Michael Neri: Our Kaiser Permanente urgent care model is different depending on the local needs and whether or not we have any hospitals in the region. To give a complete overview of Kaiser Permanente’s urgent care model, Dr. Peter King, my colleague, and I will talk about how Kaiser Permanente provides urgent care in Kaiser Permanente Southern California, and Kaiser Permanente Georgia. Our urgent care centers have highly qualified Kaiser Permanente nurses and doctors, regardless of where members are located. Our main goal is to offer members convenient access to high-quality and coordinated care.

Kaiser Permanente Southern California offers walk-in access at 19 locations. These locations are open in the morning, evening and evening hours, seven days a week. Our urgent care locations have a greater capacity than traditional community flu and cold “urgent care” models. Patients with moderate-to-severe acuity conditions, as well as medical and surgical concerns, can be provided care by us. A higher-acuity urgent center offers members convenience and access. Members do not have to be kaiser urgent care transferred to an emergency department to receive treatment.

Peter King: Kaiser Permanente Georgia has an Advanced Care Center (ACC) model. An ACC is an emergency facility that is located in a Comprehensive Medical Center. This medical office offers full services, including high-tech radiology and cardiac stress testing. The ACC provides high-acuity, immediate care. It is staffed by board-certified emergency doctors and nurses who are also ER-trained. The ACC is intended to provide immediate care but can also be used to treat more serious emergencies. An on-site pharmacy supplies intravenous (IV), medications that are commonly found in an ER. This includes equipment for central IV lines and cardiac monitors. Our kaiser urgent care are available 24 hours a days, 365 days a calendar.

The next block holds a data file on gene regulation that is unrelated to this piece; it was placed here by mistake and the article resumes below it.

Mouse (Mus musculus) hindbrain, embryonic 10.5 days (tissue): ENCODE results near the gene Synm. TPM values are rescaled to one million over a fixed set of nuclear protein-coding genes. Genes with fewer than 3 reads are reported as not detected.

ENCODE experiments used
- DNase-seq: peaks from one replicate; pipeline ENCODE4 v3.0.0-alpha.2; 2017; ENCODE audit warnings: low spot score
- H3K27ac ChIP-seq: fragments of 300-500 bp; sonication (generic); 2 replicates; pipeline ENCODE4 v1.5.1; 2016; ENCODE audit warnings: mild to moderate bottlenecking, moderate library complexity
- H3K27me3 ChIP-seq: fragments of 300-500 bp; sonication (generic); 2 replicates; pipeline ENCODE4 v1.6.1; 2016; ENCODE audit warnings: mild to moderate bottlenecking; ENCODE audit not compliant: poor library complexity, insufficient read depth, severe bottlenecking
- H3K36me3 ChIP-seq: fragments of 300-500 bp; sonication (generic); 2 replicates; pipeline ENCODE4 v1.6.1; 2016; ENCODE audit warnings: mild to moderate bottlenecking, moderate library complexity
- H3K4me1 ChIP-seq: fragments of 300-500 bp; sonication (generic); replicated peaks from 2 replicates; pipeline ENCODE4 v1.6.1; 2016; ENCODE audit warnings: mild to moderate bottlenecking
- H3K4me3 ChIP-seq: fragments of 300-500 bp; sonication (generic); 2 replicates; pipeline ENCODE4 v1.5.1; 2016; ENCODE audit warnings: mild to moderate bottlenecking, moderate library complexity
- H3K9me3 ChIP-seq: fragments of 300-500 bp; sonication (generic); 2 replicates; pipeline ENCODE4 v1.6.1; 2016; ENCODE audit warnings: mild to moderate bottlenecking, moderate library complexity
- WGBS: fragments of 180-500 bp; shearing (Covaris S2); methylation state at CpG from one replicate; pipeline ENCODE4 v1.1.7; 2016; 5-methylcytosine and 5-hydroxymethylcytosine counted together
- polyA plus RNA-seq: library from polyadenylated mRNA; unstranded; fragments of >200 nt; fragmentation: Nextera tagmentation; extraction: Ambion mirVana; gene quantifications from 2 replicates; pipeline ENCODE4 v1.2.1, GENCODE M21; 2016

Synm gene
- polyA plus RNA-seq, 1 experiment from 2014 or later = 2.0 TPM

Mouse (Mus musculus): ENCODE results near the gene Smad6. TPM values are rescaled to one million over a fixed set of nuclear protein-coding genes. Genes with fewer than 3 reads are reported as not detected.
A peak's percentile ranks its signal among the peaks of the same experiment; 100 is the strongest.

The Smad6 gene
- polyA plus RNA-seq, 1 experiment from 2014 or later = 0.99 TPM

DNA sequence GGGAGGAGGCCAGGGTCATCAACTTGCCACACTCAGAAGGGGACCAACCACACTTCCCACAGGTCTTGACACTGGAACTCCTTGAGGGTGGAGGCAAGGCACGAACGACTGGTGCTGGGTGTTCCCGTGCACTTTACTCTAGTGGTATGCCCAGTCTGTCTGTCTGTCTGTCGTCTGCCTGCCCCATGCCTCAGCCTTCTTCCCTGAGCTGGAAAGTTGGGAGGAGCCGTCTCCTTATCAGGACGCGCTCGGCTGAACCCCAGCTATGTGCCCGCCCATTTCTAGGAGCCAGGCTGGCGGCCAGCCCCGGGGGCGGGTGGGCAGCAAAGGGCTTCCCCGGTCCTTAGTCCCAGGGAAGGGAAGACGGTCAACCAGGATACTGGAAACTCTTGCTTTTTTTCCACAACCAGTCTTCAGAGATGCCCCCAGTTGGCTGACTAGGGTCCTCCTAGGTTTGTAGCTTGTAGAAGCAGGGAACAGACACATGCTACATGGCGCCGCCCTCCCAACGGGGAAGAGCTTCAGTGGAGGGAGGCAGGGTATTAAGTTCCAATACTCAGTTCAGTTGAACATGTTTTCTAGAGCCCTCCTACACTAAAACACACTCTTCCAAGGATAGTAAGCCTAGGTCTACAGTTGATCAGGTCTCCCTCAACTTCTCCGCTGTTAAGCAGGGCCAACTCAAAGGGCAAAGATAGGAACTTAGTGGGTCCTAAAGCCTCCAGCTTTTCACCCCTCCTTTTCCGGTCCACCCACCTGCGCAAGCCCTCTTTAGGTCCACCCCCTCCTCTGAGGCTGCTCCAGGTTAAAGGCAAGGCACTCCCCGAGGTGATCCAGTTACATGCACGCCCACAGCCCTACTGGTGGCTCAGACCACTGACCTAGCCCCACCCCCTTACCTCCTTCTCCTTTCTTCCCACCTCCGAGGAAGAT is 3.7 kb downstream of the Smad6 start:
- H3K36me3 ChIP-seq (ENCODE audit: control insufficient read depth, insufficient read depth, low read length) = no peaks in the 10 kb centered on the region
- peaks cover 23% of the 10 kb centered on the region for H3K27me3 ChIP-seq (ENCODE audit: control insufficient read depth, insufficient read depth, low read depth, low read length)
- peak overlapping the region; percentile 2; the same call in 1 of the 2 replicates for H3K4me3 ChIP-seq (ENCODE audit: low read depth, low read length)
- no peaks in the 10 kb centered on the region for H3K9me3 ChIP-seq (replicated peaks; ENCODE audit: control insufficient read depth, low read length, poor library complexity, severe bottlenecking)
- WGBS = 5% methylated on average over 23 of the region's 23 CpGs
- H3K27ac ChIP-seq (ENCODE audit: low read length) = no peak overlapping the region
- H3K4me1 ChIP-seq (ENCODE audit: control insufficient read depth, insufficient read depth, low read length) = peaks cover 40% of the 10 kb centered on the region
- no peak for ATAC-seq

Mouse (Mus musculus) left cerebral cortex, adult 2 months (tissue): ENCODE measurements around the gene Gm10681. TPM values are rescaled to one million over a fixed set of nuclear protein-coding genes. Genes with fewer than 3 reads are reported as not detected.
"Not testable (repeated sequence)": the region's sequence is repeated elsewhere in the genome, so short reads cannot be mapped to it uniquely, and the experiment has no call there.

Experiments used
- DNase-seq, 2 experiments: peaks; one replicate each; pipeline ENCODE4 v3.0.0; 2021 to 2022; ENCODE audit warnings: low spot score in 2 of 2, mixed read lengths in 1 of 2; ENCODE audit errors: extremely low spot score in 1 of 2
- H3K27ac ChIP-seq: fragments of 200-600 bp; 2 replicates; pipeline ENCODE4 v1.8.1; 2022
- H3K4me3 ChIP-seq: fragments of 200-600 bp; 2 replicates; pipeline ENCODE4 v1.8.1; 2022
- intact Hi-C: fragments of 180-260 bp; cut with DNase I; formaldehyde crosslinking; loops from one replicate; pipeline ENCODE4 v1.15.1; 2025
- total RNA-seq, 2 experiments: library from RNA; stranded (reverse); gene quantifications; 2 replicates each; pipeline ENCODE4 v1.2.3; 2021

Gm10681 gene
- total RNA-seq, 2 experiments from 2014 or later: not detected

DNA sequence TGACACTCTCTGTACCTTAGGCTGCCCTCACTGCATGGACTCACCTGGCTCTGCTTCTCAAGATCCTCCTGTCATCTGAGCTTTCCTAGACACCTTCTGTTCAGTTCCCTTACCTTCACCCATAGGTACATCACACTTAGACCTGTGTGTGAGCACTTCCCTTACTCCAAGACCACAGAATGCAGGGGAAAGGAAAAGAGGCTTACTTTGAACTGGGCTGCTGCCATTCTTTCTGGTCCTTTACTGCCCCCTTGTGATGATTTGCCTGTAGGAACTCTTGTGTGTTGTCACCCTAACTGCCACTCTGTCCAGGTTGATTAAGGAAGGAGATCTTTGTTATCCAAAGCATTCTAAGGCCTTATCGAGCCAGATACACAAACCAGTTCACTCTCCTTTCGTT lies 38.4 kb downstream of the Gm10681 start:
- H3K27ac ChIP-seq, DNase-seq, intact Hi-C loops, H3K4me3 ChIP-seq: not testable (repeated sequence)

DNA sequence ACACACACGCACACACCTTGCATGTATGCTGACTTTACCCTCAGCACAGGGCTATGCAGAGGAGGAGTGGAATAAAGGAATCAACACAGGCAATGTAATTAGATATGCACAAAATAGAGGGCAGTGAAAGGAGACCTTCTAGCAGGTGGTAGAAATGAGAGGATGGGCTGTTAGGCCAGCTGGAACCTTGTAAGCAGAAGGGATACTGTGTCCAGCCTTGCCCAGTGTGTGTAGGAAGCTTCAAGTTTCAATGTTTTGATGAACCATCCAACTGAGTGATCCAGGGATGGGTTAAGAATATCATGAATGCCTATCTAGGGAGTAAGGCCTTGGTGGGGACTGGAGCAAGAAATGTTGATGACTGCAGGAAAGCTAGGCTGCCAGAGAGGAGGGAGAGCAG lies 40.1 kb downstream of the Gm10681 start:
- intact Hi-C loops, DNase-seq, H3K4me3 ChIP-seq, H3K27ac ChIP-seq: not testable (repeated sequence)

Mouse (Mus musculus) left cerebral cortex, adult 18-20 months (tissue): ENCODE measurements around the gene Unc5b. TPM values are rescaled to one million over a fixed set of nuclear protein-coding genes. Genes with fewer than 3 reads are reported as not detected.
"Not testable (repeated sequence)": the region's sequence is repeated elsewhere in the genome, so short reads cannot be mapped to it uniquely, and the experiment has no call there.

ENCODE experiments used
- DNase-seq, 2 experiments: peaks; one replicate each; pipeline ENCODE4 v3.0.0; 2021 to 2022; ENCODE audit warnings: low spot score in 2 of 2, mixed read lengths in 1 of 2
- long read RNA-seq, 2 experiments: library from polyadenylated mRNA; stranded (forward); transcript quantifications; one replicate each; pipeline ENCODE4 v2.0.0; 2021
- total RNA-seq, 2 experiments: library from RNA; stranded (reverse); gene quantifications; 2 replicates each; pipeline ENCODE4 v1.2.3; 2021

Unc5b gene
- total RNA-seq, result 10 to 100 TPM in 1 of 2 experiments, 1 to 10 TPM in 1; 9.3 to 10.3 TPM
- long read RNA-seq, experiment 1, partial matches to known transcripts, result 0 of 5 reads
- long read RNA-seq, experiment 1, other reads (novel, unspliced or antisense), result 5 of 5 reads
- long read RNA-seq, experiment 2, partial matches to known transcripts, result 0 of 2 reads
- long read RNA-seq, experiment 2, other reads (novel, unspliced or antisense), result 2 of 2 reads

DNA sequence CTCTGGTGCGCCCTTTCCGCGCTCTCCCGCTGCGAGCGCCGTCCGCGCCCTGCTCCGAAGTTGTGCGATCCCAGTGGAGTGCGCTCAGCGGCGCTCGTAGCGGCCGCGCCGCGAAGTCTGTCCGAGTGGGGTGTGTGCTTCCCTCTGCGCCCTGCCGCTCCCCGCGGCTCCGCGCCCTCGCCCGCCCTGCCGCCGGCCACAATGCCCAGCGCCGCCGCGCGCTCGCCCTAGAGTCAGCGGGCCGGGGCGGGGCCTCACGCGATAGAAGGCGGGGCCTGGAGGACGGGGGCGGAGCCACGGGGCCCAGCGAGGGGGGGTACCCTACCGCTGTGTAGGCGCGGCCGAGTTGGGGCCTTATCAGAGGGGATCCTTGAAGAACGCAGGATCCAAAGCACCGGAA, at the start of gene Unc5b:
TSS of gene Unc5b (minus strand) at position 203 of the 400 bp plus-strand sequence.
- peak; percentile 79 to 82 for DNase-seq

Alan Ayers: How can urgent care help increase access to and reduce medical costs in Kaiser Permanente’s integrated care model?

Michael Neri: Our members have an alternative option for urgent care when they require it quickly. It is a vital part of providing medical care to members who need immediate medical attention, even if they do not have an urgent medical condition. The care provided is of the same quality as that in our Emergency Department but at a much lower cost to our members.

Peter King: Our ACCs provide a key driver for increased access and lower costs for members who have acute medical needs but do not need ER care. Patients can be treated in an outpatient setting with ACCs. This is more convenient and often more effective. We can treat many conditions, including transient ischemic attacks, atrial fibrillation and chest pain. Patients with chest pain are routinely evaluated. We rule out acute heart attacks, observe overnight, and then conduct stress testing the following morning. Patients who require hospitalization can be quickly stabilized and transferred.